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The Epic Experiment

September 19, 2012

You guys excited about the return to Ravnica?

Hell yeah!

Well, I thought so. I’m pretty stoked about it to.

As I’m writing this the set is pretty much spoiled in it’s entirety (if you feel you are missing out on spoiler goodies, mtgsalvation is a good place look for them) and much have already been said about the cards in the new set. There are the obvious hits and misses, which I don’t see much of a point of talking about as I simply don’t feel like I have anything worthwhile to add to what has already been said about them or what is obvious to them. Instead there is a rare from the new set that hasn’t gotten too much buzz that I find quite simply mindboggling and like to raise the awareness of its possible impact on Standard and Modern.

The card I’m thinking about (if you haven’t yet figured that out from the title) is this one:

To be perfectly honest with you, the first time I saw this card I thought: “Oh, it’s this card:”

“…except for instants and sorceries.




And that was pretty much it before I moved on to looking at the next card on the spoiler. While I have myself played with Genesis Wave in a DCI sanctioned tournament and it has shown up every now and then in Standard, Genesis Wave hasn’t exactly been the biggest player during its time in Standard and it has not made a sound in Modern to this day. Therefore the my gut reaction from looking at the spell-version of Genesis Wave wasn’t exactly chair jumping.

Sure, I can see it being a reasonable “fireball”-effect in Standard in the sense that combo/control decks uses Epic Experiment as a Cruel Ultimatum. It doesn’t outright win you the game on the spot but if you hit enough removal, card draw and what have you off it you will be slingshot so far ahead of the opposition that it’s down right hard to lose from that position. Thanks to the presence of Gilded Lotus and all the reasonable mana producing artifacts at 3 mana and that we now have access to a sorcery that can kill a Planeswalker (see Dreadbore), I can definitely see Epic Experiment be used in such a way.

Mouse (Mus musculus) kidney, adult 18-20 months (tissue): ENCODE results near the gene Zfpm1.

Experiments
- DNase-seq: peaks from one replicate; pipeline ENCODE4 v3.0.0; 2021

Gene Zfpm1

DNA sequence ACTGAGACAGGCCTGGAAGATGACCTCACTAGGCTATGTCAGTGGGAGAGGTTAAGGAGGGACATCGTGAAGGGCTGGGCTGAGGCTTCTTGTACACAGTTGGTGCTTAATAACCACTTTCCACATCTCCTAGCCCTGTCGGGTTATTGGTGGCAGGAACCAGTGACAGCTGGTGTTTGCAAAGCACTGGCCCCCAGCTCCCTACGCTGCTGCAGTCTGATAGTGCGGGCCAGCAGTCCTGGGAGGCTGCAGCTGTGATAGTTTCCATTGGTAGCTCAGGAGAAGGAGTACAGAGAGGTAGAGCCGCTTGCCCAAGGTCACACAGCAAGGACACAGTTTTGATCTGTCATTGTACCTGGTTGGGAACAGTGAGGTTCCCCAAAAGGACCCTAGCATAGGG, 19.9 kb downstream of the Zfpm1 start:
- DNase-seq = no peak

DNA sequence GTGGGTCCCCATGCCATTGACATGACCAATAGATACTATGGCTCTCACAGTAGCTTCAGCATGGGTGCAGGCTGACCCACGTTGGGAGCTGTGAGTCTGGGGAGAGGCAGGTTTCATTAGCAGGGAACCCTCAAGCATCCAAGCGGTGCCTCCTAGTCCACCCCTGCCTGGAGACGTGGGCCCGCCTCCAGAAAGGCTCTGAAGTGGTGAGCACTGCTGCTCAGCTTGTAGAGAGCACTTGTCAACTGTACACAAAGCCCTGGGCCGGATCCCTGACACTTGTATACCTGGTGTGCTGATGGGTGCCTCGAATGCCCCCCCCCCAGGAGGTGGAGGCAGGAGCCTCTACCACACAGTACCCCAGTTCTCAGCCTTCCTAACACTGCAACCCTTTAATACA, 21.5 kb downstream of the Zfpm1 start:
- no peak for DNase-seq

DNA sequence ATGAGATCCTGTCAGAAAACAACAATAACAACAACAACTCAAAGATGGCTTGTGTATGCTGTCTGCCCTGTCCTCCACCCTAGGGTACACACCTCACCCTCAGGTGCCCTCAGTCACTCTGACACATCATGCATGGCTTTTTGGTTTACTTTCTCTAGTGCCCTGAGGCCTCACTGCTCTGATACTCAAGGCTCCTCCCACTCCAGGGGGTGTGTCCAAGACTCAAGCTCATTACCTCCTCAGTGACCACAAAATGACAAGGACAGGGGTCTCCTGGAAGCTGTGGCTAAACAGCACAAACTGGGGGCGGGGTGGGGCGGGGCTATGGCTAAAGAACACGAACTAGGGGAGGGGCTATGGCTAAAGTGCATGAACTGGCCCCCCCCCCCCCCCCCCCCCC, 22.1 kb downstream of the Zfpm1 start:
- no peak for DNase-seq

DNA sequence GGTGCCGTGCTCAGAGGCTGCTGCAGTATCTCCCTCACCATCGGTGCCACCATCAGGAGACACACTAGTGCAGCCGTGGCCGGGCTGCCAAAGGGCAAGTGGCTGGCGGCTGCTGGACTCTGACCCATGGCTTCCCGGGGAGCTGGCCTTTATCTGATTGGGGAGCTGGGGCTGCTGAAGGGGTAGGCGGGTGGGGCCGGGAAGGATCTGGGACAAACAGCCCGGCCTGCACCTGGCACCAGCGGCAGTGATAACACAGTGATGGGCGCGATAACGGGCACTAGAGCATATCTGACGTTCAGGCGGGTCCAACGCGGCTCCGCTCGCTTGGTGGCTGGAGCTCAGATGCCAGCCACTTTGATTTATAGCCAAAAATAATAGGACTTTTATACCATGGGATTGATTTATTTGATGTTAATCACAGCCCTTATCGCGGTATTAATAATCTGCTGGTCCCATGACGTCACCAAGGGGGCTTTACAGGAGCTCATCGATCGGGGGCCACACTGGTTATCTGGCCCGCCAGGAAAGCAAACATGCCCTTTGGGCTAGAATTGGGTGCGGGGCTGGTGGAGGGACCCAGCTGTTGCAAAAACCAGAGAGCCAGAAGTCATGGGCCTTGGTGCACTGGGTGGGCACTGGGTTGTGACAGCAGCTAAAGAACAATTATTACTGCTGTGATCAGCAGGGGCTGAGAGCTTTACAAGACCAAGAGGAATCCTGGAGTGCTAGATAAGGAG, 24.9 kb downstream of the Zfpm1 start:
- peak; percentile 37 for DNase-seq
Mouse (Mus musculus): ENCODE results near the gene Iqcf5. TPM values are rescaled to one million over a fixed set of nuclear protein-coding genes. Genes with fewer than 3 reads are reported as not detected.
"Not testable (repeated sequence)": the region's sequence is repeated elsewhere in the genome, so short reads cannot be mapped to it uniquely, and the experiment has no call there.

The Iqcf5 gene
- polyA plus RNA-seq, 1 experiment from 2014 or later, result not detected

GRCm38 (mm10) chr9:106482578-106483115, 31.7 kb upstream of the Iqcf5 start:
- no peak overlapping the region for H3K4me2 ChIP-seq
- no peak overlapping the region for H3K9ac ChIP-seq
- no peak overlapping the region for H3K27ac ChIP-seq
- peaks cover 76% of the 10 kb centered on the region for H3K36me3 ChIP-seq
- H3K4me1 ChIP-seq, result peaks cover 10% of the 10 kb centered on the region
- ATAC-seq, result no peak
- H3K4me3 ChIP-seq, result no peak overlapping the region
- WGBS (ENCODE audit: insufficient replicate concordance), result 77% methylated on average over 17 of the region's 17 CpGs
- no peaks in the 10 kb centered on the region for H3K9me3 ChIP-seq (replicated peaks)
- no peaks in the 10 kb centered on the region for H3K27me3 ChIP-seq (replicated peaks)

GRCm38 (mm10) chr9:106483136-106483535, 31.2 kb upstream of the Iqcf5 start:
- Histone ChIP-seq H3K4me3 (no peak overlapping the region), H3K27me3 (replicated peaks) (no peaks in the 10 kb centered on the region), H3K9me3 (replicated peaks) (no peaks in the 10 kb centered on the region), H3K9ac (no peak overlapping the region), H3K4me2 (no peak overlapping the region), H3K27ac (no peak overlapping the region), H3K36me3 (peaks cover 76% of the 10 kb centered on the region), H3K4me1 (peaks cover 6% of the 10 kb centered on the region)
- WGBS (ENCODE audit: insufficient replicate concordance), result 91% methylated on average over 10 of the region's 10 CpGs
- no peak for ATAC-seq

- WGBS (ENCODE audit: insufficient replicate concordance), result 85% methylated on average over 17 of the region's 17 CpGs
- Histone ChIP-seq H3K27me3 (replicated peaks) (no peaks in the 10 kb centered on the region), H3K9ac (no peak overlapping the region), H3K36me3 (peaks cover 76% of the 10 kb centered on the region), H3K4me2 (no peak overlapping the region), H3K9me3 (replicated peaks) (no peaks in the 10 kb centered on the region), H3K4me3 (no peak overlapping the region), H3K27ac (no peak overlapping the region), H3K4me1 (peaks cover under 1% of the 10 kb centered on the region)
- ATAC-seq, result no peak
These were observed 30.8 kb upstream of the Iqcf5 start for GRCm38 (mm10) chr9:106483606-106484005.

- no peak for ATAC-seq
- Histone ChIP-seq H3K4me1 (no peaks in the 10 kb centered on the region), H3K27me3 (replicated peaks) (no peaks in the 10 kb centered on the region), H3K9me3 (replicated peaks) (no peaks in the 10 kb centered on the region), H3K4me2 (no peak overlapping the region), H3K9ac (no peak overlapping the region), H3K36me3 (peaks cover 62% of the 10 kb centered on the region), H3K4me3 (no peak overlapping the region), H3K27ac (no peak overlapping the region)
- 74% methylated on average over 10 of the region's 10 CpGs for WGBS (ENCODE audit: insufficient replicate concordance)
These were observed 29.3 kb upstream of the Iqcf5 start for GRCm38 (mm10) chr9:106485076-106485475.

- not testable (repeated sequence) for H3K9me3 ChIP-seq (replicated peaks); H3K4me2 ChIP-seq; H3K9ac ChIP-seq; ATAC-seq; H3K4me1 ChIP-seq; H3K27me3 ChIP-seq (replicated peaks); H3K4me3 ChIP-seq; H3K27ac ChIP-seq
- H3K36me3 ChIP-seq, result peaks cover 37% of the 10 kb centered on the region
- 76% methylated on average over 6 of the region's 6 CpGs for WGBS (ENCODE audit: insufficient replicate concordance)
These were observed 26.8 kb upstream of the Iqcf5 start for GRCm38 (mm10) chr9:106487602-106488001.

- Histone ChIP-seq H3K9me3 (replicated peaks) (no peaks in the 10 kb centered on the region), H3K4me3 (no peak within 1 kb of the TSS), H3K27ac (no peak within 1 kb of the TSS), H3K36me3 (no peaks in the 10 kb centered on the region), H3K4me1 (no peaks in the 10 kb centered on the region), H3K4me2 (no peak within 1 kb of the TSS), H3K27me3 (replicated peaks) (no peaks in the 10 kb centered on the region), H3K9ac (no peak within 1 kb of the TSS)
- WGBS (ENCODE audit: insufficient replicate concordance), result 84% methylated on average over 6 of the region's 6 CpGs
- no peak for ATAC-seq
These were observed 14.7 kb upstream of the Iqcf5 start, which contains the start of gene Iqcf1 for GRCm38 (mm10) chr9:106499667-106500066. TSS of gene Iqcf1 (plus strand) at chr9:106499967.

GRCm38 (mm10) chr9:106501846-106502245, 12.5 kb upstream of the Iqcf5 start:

That said, it was first when I saw someone (I can’t remember who it was, sorry!) mention this card while talking about Epic Experiment that my brain started to fire:

Whoa, Mind’s Desire?!

Well, if you think of it, Epic Experiment isn’t that different from Mind’s Desire. Instead of flipping card of the top of your deck equal to your storm count + 1, you flip cards equal to the amount of mana sunk into the spell. Off course with Mind’s Desire you can play any spell you reveal instead of only instants and sorceries. That isn’t that big of a set back as those who remember the broken days of Mind’s Desire existence in the old Extended format knows that it was the instants and sorceries that mattered in most cases anyways.

Anyhow, the comparison to Mind’s Desire got me thinking of the utterly broken mechanic that still delves in the Modern format, namingly Storm. Could Epic Experiment breathe new life into the Storm decks of Modern? Is “The Epic Modern Storm” or “TEMS” a real possibility?

I’m willing to believe that’s the case.

Now clearly, Epic Experiment is significantly worse than Mind’s Desire. Unlike its big brother, Epic Experiment is really susceptible to countermagic. With Mind’s Desire you could often just power through something like a Mana Leak but Epic Experiment is quite possibly dead in the water against something little as a Spell Pierce, which is needless to say less than ideal.